Tuesday, 16 June 2009:
I swung by the Radio Road ponds after work, ummm, 2.5 months ago (what? me behind on photos? nahh!), hopeful to see a reported Caspian Tern fledgling.
Northern Pintail / Anas acuta
There were, as usual, many Forster’s Terns, flying around noisily.
Forster’s Terns / Sterna forsteri
Also typical for the time of year, a family of Mallards floated by.
Mallard / Anas platyrhynchos family
Atypically, they were the only family I saw. Other early summer visits here have turned up literally dozens of ducks with young ‘uns.
Black Skimmer / Rynchops niger
A lone Black Skimmer shared a narrow island-let with several American Avocet, and stayed there throughout my visit – too bad, as they’re fun birds to watch when they’re foraging, with their long, jutting mandible and colorful bills.
American Avocet / Recurvirostra americana
To my collection of thousands of American Avocet photographs, I added a few more. They’re extremely common year-round here, but I never get tired of them, especially when they’re in alternate plumage (ie. buffy-headed), as they are in early summer.
Caspian Tern / Sterna caspia with food
I saw a Caspian Tern dive and come up with a fish, which it brought to an island, but no young ‘un emerged to eat it. The adult seemed agitated, and I wondered if its offspring had become heron food. Most likely so, as the pen-bird email list reported many attempted sightings of the chick, but none successful.
American Avocets / Recurvirostra americana
Sure, more Avocets. Why not?
Gadwall / Anas strepera
Somewhat less common was a solitary Gadwall, unremarkable save for its black derierre.
Marbled Godwit / Limosa fedoa
Amid the numerous Avocets was a Marbled Godwit, doing a very poor job of blending in.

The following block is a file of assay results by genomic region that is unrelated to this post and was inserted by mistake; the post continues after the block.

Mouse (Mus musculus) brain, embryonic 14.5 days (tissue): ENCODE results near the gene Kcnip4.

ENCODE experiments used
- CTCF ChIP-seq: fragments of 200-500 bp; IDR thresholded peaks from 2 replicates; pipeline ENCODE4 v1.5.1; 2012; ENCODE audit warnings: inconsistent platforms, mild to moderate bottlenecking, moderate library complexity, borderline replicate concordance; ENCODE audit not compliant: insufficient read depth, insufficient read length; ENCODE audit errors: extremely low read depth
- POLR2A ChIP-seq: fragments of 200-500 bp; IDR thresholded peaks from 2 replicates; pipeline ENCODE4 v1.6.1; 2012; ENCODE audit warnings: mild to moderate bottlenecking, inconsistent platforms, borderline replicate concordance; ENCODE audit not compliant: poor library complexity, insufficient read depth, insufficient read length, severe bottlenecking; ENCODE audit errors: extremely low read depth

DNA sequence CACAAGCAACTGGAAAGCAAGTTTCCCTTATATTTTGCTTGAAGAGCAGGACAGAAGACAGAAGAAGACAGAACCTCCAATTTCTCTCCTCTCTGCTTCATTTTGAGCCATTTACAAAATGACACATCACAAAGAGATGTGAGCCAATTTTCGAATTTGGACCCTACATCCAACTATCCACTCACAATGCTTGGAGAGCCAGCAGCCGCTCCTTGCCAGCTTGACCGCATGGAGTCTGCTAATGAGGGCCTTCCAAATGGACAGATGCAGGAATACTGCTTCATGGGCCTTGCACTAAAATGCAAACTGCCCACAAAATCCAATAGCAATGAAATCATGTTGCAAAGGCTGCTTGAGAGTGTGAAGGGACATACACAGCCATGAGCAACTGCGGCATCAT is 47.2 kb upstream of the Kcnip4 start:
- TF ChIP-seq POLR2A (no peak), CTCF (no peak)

Forster’s Terns / Sterna forsteri
The Forster’s flock took off noisily, did a few laps around the ponds, and then settled back down onto their island.
Ruddy Duck / Oxyura jamaicensis
A male Ruddy Duck in spiffy alternate plumage and a baby-blue bill hung out by a levee, and then it was about time for me to head homeward.
Common Raven / Corvus corax
But I couldn’t resist one last stop to photograph a Raven that pecked by the side of the road.
This was a nice short outing (not even really an outing, as I stayed in my car as I drove along the ponds, since that startles birds less than walking around does), which is exactly what Radio Road is best suited for. That I picked up a few year birds is testament to the fact that I haven’t been birding very much on the SF peninsula lately, rather than the rarity of anything I saw.
Location: Redwood Shores Observation date: 6/16/09 Number of species: 18 Canada Goose - Branta canadensis 5 Gadwall - Anas strepera 3 Mallard - Anas platyrhynchos 10 + Northern Pintail - Anas acuta 2 Ruddy Duck - Oxyura jamaicensis 6 Snowy Egret - Egretta thula 5 Black-crowned Night-Heron - Nycticorax nycticorax 5 Killdeer - Charadrius vociferus 2 Black-necked Stilt - Himantopus mexicanus 4 American Avocet - Recurvirostra americana 20 Willet - Tringa semipalmata 5 Ring-billed Gull - Larus delawarensis 7 Caspian Tern - Hydroprogne caspia 2 + Forster's Tern - Sterna forsteri 20 + Black Skimmer - Rynchops niger 1 American Crow - Corvus brachyrhynchos 5 Song Sparrow - Melospiza melodia 1 Brewer's Blackbird - Euphagus cyanocephalus 10 + = year bird This report was generated automatically by eBird v2(http://ebird.org)